• HGF;
  • HAI-1;
  • HAI-2;
  • HGFA;
  • matriptase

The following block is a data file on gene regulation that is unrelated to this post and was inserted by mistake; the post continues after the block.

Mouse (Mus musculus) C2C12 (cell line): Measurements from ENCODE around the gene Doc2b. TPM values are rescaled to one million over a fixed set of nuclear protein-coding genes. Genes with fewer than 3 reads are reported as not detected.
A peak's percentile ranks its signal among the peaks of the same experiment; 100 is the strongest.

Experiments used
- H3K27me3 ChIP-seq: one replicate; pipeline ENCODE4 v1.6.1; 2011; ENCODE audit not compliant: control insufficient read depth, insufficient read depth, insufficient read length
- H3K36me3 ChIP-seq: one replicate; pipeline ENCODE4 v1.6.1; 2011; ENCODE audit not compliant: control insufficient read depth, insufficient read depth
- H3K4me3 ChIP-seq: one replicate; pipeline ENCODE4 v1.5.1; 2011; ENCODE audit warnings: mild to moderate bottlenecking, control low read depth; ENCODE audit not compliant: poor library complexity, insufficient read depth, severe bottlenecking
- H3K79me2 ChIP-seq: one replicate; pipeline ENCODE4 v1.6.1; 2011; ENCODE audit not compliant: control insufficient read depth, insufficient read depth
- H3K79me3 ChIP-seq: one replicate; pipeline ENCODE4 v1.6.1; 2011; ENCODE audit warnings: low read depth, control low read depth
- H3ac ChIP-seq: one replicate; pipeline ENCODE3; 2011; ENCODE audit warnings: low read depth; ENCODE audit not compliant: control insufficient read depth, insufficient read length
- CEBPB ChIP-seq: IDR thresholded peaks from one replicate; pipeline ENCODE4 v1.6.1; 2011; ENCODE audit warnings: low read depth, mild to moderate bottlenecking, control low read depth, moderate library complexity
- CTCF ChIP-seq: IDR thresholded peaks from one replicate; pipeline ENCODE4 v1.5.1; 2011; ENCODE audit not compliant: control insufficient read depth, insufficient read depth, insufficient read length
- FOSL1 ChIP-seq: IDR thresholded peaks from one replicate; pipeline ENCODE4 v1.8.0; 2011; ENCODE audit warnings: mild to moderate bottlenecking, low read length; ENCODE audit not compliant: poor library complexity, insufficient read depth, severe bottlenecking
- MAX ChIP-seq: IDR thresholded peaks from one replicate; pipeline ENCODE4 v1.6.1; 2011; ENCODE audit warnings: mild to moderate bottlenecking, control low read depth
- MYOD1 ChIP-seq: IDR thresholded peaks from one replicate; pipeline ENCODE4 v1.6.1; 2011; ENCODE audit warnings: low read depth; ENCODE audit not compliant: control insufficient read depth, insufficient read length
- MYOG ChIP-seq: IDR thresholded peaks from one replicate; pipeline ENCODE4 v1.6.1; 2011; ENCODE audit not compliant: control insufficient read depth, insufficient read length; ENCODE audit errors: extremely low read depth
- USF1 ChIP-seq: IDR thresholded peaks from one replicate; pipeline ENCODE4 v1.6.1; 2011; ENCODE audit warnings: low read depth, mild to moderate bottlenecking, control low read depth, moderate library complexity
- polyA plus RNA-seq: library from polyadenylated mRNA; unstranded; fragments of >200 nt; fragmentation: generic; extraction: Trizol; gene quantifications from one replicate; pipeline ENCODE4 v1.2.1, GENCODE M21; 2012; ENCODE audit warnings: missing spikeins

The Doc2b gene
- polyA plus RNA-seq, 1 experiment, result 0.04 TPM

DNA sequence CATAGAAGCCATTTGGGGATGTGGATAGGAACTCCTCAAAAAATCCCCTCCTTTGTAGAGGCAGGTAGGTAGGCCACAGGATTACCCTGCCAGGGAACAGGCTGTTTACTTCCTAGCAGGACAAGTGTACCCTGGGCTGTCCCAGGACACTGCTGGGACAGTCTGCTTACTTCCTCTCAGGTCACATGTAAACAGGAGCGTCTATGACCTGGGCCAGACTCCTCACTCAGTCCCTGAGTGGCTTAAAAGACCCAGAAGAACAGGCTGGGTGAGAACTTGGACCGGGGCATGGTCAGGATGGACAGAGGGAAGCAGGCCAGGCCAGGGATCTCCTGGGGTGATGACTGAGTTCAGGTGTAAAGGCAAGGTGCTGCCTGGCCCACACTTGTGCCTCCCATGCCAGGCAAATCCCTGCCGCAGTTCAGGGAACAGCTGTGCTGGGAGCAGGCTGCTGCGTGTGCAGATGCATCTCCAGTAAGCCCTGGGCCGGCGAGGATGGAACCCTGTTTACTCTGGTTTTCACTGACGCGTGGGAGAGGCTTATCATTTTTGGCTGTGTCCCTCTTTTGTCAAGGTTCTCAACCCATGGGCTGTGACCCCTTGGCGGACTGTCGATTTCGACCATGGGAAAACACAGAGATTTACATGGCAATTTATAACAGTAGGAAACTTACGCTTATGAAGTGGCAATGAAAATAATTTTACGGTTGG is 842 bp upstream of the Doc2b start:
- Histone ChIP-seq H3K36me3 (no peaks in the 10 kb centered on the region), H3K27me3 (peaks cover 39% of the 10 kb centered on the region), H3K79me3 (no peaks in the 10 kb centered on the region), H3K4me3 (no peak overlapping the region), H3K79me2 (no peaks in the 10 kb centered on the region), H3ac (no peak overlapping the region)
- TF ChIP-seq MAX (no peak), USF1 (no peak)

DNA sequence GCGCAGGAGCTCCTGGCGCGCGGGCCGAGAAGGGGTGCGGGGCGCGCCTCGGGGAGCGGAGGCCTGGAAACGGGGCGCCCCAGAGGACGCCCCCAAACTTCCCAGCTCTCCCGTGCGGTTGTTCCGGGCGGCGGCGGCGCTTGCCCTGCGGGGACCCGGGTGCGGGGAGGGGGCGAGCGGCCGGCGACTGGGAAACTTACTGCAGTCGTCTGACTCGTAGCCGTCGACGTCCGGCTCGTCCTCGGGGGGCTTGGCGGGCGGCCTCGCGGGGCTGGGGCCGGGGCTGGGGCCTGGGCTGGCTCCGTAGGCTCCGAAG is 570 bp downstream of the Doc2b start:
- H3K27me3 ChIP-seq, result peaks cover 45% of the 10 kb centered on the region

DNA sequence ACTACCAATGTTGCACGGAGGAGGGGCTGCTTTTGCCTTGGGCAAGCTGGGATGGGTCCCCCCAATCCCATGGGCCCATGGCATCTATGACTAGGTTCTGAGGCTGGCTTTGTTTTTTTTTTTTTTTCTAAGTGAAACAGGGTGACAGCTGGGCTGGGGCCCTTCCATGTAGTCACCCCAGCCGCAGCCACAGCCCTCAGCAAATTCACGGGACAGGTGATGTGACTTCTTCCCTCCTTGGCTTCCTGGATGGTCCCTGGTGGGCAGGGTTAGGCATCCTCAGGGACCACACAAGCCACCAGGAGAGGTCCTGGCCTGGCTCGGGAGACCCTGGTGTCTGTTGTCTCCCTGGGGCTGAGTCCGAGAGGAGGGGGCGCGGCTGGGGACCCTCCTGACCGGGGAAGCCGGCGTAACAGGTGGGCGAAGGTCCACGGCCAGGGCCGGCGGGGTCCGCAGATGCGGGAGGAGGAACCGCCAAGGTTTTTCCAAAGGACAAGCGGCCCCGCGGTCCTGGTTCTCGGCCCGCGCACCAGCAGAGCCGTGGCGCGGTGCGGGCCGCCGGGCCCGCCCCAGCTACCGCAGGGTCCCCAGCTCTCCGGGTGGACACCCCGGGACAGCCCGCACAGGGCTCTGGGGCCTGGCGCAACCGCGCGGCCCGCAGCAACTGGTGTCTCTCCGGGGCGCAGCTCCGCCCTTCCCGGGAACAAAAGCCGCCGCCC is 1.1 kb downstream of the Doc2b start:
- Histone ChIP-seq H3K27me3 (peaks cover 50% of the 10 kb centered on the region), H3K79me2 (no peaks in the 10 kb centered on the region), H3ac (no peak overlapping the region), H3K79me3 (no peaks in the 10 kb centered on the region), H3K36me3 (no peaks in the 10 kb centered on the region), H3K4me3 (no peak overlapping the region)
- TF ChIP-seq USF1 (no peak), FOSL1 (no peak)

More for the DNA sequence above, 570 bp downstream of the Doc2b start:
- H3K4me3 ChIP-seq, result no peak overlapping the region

Hepatocyte growth factor (HGF) plays a plethora of roles in cancer metastasis and tumour growth. The interaction between tumour cells and their surrounding stromal environment is a crucial factor regulating tumour invasion and metastasis. Stromal fibroblasts are the main source of HGF in the body, and release HGF as an inactive precursor (pro-HGF). HGF activator (HGFA), matriptase, urokinase-type plasminogen activator and hepsin are the main factors responsible for converting pro-HGF into active HGF. HAI-1 and HAI-2 are 2 novel Kunitz-type serine protease inhibitors that regulate HGF activity through inhibition of HGFA, matriptase and hepsin action. Recent studies demonstrate that HAI-1 and HAI-2 may also potently inhibit a number of other pro-metastatic serine proteases and therefore have direct bearing on the spread of tumours. Our study examined the potential of these HAI's to suppress the influence of HGF and regulate cancer metastasis. We generated a retroviral expression system that induced HAI expression in a human fibroblast cell line. Forced expression of either HAI-1 or HAI-2 in these fibroblasts resulted in a dramatic decrease in the production of bioactive hepatocyte growth factor (HGF). This reduction in HGF activity subsequently suppressed HGF's metastatic influence on breast cancer cells. To further assess the anti-cancer properties of HAI-1 and HAI-2 we generated recombinant HAI proteins. These recombinant HAI proteins possessed the ability to potently quench HGF activity. We also demonstrate that these recombinant HAI's suppressed fibroblast-mediated breast cancer invasion. An additional ribozyme transgenes study revealed that elimination of HAI-1 and HAI-2 expression, in an MDA-MB-231 breast cancer cell line, significantly enhanced the migratory, proliferative and invasive nature of these breast cancer cells. Overall, our data demonstrates the important roles of HAI-1 and HAI-2 in cancer metastasis, and reveals that these serine protease inhibitors display strong therapeutic potential. © 2006 Wiley-Liss, Inc.